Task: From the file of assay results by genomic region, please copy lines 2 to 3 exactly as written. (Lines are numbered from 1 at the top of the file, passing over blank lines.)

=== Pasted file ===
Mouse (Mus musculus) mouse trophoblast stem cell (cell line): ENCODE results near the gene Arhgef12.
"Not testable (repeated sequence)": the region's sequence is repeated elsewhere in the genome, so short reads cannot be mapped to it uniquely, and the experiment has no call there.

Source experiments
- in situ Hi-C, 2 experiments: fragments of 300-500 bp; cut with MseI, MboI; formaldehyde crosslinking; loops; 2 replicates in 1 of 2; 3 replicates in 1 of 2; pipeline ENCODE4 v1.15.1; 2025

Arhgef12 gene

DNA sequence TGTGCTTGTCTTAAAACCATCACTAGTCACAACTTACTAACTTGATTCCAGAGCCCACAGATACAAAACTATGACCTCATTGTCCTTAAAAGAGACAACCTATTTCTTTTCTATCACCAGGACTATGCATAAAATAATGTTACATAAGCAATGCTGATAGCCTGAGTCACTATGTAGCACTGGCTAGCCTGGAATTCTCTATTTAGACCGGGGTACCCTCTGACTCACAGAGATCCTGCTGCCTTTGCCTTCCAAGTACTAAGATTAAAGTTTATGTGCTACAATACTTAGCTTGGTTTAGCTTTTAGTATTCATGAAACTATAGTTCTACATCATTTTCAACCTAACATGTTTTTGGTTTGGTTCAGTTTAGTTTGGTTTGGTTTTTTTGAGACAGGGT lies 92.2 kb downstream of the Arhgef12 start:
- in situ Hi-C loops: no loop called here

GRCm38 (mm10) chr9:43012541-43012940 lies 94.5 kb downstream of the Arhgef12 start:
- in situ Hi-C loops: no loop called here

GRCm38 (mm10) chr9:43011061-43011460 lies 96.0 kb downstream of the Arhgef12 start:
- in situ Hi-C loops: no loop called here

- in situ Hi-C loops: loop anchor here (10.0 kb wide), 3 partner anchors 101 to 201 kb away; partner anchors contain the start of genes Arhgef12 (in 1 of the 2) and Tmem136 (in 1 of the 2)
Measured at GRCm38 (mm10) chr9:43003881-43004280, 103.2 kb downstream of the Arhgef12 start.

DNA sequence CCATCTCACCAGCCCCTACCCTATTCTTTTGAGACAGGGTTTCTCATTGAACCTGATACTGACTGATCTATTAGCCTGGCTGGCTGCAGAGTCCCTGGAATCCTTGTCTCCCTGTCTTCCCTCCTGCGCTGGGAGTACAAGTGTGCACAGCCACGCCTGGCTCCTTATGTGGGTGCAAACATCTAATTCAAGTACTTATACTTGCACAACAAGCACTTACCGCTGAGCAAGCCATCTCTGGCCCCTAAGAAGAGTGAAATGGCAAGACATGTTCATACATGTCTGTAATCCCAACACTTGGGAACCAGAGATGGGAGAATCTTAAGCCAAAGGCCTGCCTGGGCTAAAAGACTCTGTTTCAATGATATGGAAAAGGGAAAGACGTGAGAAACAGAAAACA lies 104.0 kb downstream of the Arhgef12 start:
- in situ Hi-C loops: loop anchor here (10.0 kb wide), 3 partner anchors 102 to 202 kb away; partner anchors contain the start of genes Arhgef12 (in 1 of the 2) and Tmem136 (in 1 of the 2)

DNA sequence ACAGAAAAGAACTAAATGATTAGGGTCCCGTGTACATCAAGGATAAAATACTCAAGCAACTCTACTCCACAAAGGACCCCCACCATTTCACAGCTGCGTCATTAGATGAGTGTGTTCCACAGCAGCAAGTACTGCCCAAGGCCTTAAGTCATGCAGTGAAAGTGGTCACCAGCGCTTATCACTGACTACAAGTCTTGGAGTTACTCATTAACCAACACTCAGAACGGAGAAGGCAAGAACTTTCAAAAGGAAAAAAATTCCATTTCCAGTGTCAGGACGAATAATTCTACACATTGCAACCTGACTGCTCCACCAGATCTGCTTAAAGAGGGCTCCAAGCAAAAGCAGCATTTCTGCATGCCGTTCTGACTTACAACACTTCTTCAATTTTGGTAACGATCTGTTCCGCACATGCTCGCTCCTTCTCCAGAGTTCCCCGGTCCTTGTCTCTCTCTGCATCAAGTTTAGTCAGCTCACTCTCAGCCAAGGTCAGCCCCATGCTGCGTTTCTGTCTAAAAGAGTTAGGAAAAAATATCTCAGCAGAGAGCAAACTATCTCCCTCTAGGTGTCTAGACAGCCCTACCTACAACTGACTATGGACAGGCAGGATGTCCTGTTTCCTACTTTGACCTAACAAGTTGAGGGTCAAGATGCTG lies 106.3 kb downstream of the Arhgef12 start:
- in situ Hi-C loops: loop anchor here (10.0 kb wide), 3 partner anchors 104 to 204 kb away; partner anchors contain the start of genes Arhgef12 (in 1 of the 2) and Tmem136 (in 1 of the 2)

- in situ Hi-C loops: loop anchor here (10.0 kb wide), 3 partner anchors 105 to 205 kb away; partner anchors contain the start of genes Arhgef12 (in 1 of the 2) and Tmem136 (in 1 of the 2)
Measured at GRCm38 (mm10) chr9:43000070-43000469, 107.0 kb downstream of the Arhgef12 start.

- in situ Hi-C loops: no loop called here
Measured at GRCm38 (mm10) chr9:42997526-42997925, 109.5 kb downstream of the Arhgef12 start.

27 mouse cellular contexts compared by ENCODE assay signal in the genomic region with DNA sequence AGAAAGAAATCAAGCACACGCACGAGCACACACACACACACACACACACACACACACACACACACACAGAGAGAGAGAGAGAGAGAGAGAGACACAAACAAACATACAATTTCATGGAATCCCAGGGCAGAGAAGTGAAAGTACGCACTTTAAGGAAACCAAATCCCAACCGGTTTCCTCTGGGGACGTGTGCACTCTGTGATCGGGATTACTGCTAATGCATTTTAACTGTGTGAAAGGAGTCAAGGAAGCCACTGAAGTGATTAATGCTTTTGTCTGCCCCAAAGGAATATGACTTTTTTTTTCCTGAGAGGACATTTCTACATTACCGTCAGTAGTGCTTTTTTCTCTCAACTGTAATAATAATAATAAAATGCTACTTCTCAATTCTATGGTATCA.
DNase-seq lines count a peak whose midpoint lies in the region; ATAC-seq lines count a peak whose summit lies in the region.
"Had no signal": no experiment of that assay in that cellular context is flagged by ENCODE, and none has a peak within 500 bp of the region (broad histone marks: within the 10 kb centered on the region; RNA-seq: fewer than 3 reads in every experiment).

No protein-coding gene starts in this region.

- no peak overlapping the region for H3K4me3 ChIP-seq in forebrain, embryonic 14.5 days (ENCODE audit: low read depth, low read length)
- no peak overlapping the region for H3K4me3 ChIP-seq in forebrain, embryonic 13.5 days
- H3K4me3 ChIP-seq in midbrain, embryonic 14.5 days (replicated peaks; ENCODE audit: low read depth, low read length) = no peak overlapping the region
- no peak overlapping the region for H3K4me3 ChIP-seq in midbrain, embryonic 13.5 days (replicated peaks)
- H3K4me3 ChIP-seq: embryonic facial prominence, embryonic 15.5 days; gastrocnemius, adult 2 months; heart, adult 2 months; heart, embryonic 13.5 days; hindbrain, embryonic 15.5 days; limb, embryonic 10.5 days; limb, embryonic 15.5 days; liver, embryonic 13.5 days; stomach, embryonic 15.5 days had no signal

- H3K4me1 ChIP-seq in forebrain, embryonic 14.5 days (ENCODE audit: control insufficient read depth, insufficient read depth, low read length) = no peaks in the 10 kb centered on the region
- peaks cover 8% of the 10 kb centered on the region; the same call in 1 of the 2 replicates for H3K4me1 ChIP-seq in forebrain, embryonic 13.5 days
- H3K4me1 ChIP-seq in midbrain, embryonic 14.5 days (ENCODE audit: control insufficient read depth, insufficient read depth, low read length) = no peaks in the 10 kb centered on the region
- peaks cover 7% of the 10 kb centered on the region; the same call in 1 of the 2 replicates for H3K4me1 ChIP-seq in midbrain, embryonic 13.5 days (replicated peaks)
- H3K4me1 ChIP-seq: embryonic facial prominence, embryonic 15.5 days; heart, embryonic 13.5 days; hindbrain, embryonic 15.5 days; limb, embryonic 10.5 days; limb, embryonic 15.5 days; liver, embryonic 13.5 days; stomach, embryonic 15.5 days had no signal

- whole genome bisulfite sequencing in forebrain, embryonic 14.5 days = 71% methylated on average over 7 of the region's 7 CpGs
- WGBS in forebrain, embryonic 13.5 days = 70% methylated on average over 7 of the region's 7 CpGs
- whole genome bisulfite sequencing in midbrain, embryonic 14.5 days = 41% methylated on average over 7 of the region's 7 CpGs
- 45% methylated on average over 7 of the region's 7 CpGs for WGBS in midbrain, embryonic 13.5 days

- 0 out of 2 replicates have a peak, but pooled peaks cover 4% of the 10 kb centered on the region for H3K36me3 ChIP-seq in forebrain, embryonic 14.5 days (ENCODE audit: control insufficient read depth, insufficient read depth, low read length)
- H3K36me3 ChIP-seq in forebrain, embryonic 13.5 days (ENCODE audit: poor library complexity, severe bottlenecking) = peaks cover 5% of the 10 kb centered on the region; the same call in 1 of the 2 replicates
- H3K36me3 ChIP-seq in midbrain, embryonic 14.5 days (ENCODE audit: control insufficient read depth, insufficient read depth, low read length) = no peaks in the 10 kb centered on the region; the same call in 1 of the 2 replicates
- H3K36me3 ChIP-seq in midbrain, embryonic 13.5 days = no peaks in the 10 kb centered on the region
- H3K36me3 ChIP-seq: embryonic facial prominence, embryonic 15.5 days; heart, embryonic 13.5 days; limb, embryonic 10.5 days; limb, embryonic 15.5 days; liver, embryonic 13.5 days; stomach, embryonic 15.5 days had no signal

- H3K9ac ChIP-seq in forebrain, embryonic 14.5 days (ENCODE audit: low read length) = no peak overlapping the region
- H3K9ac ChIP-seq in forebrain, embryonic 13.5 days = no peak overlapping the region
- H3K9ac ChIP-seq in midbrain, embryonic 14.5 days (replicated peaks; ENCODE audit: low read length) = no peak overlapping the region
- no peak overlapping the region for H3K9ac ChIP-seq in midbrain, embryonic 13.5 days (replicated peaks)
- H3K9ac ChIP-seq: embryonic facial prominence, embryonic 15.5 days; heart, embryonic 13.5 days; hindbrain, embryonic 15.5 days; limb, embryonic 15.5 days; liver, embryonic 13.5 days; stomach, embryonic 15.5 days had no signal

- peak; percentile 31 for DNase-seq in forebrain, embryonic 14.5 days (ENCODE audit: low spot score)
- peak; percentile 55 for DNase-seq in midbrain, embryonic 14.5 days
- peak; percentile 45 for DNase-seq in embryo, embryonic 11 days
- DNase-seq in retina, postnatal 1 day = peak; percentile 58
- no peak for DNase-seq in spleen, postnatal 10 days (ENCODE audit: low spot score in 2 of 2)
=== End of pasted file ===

"Not testable (repeated sequence)": the region's sequence is repeated elsewhere in the genome, so short reads cannot be mapped to it uniquely, and the experiment has no call there.

Source experiments